"You just have to stop and think, this is a messenger from the past," curator Tom Demere said.
They're messengers that continue to fascinate modern man. These majestic creatures weighed as much as eight tons and bore tusks up to 16 feet long, and were the evolutionary ancestors of the Indian elephant.
This new exhibit, which opens to the public on July 4, gives visitors a chance to get up close and personal with what remains of this now vanished world.
"People are fascinated by the fact that these animals once lived here, but they're extinct. They're mysterious in the fact their remains are buried," Demere said.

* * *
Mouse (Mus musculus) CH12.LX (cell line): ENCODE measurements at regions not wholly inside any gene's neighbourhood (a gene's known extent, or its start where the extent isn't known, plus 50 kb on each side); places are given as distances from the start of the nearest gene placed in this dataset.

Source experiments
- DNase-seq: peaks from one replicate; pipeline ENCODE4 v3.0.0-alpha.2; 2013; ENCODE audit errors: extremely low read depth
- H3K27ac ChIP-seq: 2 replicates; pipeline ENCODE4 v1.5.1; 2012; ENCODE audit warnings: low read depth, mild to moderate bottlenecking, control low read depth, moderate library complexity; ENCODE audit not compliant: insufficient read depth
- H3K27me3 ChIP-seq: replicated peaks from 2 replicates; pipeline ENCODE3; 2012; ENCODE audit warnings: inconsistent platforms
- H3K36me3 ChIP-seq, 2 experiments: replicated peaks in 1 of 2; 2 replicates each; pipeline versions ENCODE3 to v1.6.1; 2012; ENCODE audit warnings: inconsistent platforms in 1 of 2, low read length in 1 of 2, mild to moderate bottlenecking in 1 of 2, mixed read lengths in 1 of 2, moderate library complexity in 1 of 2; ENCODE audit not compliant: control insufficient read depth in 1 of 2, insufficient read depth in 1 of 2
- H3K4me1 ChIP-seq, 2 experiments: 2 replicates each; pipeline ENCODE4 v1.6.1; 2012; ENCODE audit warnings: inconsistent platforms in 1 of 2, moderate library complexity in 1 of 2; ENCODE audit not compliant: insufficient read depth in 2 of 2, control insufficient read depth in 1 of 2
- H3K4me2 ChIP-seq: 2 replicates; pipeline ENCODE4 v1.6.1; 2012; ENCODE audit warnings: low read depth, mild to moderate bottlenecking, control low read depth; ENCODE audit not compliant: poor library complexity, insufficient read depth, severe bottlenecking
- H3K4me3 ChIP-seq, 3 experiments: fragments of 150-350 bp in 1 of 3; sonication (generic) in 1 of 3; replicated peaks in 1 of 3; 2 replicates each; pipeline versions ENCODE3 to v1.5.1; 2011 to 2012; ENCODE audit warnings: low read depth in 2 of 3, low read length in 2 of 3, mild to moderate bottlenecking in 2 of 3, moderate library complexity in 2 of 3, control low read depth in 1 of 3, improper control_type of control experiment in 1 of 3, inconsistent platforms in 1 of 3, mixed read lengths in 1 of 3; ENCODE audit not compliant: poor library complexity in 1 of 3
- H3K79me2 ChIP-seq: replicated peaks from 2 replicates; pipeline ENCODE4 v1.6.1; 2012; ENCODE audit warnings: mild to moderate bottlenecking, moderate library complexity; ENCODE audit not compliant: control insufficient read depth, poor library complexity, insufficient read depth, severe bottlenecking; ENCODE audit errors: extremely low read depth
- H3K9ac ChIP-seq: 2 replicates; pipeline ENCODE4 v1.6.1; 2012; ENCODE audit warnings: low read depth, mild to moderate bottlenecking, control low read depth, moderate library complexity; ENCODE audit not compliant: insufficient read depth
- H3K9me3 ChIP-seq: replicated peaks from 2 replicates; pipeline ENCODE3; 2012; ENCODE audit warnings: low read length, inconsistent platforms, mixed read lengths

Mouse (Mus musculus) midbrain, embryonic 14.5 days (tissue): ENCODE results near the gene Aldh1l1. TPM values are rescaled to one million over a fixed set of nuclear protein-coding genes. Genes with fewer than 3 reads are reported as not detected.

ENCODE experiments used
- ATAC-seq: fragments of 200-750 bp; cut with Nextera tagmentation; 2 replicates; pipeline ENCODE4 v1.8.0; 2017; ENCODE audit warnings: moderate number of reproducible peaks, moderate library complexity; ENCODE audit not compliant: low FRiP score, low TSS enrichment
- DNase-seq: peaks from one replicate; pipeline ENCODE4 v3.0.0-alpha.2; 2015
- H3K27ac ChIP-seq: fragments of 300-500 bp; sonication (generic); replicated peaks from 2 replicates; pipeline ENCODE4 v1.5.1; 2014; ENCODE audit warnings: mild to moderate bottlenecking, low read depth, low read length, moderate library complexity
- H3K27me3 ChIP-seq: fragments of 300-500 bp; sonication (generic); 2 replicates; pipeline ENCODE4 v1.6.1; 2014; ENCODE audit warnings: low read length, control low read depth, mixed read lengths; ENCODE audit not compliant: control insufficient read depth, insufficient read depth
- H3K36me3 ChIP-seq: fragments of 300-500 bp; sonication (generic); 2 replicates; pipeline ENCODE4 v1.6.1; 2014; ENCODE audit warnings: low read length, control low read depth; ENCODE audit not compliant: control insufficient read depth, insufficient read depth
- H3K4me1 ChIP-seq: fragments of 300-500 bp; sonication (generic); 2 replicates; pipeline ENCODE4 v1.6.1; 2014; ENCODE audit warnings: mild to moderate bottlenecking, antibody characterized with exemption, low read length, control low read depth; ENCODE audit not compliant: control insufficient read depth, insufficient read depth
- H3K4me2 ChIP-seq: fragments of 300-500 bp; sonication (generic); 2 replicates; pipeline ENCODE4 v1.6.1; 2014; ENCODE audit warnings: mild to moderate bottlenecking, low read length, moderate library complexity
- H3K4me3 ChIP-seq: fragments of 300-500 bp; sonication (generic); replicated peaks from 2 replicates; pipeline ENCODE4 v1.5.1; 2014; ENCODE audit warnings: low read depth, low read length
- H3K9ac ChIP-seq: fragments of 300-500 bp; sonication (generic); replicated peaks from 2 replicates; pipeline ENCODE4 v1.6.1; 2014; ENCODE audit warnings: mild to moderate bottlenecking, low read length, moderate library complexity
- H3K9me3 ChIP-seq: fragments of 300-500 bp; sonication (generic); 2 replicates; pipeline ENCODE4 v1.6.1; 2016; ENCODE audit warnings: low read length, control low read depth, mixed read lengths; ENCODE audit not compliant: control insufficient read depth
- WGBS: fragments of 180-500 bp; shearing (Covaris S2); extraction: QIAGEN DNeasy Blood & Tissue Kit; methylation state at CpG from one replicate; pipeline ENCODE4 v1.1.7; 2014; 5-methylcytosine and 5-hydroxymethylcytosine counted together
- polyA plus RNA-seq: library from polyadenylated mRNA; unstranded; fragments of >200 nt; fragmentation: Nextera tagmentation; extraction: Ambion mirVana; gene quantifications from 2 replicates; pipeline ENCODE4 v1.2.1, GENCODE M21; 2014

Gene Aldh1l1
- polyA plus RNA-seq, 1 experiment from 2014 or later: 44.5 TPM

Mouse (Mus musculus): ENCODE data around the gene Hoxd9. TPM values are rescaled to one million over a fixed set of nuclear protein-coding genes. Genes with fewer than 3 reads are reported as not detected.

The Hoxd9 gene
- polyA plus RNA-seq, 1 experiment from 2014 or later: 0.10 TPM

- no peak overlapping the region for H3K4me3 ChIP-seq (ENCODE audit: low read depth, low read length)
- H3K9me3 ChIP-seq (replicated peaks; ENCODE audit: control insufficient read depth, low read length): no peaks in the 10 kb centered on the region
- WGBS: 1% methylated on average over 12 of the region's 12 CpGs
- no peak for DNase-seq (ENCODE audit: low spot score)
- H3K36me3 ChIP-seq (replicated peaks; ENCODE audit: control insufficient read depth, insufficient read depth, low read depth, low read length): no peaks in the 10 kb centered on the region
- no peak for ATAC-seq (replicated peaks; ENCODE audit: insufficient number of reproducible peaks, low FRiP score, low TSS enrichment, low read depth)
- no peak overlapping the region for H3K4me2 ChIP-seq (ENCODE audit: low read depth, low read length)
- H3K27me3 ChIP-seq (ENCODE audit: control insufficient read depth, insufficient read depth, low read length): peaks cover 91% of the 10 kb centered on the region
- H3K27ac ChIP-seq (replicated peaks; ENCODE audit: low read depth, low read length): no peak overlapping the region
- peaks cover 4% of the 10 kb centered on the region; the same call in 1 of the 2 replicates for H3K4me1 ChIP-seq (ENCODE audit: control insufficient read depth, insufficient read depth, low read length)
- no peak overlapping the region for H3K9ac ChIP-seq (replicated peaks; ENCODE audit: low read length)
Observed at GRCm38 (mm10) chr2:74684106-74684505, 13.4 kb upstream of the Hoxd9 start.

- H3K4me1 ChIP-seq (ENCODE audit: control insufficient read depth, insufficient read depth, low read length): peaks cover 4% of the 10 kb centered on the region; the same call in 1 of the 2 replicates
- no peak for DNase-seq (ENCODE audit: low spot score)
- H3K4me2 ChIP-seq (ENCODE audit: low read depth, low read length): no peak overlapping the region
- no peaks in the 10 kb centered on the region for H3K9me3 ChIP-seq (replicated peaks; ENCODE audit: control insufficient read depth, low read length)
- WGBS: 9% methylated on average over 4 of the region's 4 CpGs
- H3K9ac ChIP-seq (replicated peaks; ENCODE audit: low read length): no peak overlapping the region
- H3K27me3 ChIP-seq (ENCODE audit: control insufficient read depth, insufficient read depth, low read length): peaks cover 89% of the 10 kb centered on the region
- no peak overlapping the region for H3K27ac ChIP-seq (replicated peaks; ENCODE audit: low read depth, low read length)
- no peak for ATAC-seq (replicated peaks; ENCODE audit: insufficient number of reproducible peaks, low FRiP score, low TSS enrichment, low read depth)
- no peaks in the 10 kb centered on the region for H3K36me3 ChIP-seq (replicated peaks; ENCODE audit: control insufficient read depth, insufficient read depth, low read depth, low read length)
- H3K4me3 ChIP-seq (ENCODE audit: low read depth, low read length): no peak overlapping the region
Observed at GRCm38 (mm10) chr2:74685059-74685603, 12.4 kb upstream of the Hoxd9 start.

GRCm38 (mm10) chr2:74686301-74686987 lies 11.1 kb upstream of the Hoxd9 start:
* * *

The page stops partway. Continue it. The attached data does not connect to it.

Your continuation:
Also a mystery is exactly why they became extinct. Curator Tom Demere theorizes that early human hunters and climate change played significant roles.
"We had an Ice Age, came out of Ice Age into the modern age of global warming, part of the reason they became extinct," Demere said.
But the fascination with this paleontological past lives on.
"That's pretty amazing when you think about it. These animals actually lived here in San Diego not that long ago," Demere said.